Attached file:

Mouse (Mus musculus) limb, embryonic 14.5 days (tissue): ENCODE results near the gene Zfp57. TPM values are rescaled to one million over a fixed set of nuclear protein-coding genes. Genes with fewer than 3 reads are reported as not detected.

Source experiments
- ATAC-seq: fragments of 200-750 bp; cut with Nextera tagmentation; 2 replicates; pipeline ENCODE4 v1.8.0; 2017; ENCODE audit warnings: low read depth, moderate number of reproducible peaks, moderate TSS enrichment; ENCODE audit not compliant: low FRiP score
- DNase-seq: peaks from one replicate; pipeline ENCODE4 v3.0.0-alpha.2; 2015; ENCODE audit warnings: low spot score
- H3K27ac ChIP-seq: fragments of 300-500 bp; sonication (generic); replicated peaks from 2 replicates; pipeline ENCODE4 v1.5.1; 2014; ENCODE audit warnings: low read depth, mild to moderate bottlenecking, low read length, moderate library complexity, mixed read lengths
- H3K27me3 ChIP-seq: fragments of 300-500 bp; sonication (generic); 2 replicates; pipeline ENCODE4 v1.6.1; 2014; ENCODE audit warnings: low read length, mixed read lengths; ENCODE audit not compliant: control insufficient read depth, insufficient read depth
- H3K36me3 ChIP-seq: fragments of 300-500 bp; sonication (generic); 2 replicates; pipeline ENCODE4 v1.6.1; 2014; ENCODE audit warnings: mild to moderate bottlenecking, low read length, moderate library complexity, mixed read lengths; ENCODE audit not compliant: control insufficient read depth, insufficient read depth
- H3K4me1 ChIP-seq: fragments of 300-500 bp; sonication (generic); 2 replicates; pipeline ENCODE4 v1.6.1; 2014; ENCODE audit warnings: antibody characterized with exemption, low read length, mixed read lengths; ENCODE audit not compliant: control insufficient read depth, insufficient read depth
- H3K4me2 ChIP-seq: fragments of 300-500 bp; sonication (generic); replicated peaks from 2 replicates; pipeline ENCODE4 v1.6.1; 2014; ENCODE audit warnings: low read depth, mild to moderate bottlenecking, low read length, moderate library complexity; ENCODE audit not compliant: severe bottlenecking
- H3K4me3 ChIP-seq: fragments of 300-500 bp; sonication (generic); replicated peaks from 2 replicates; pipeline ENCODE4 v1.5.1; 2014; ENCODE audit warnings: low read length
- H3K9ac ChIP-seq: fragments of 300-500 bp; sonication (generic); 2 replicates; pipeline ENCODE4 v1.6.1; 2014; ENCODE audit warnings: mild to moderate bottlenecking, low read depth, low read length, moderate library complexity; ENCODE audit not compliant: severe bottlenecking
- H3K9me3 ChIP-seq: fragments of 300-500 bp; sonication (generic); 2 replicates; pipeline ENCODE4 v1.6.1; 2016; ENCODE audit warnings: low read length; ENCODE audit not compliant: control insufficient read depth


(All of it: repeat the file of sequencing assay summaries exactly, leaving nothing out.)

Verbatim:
Mouse (Mus musculus) limb, embryonic 14.5 days (tissue): ENCODE results near the gene Zfp57. TPM values are rescaled to one million over a fixed set of nuclear protein-coding genes. Genes with fewer than 3 reads are reported as not detected.

Source experiments
- ATAC-seq: fragments of 200-750 bp; cut with Nextera tagmentation; 2 replicates; pipeline ENCODE4 v1.8.0; 2017; ENCODE audit warnings: low read depth, moderate number of reproducible peaks, moderate TSS enrichment; ENCODE audit not compliant: low FRiP score
- DNase-seq: peaks from one replicate; pipeline ENCODE4 v3.0.0-alpha.2; 2015; ENCODE audit warnings: low spot score
- H3K27ac ChIP-seq: fragments of 300-500 bp; sonication (generic); replicated peaks from 2 replicates; pipeline ENCODE4 v1.5.1; 2014; ENCODE audit warnings: low read depth, mild to moderate bottlenecking, low read length, moderate library complexity, mixed read lengths
- H3K27me3 ChIP-seq: fragments of 300-500 bp; sonication (generic); 2 replicates; pipeline ENCODE4 v1.6.1; 2014; ENCODE audit warnings: low read length, mixed read lengths; ENCODE audit not compliant: control insufficient read depth, insufficient read depth
- H3K36me3 ChIP-seq: fragments of 300-500 bp; sonication (generic); 2 replicates; pipeline ENCODE4 v1.6.1; 2014; ENCODE audit warnings: mild to moderate bottlenecking, low read length, moderate library complexity, mixed read lengths; ENCODE audit not compliant: control insufficient read depth, insufficient read depth
- H3K4me1 ChIP-seq: fragments of 300-500 bp; sonication (generic); 2 replicates; pipeline ENCODE4 v1.6.1; 2014; ENCODE audit warnings: antibody characterized with exemption, low read length, mixed read lengths; ENCODE audit not compliant: control insufficient read depth, insufficient read depth
- H3K4me2 ChIP-seq: fragments of 300-500 bp; sonication (generic); replicated peaks from 2 replicates; pipeline ENCODE4 v1.6.1; 2014; ENCODE audit warnings: low read depth, mild to moderate bottlenecking, low read length, moderate library complexity; ENCODE audit not compliant: severe bottlenecking
- H3K4me3 ChIP-seq: fragments of 300-500 bp; sonication (generic); replicated peaks from 2 replicates; pipeline ENCODE4 v1.5.1; 2014; ENCODE audit warnings: low read length
- H3K9ac ChIP-seq: fragments of 300-500 bp; sonication (generic); 2 replicates; pipeline ENCODE4 v1.6.1; 2014; ENCODE audit warnings: mild to moderate bottlenecking, low read depth, low read length, moderate library complexity; ENCODE audit not compliant: severe bottlenecking
- H3K9me3 ChIP-seq: fragments of 300-500 bp; sonication (generic); 2 replicates; pipeline ENCODE4 v1.6.1; 2016; ENCODE audit warnings: low read length; ENCODE audit not compliant: control insufficient read depth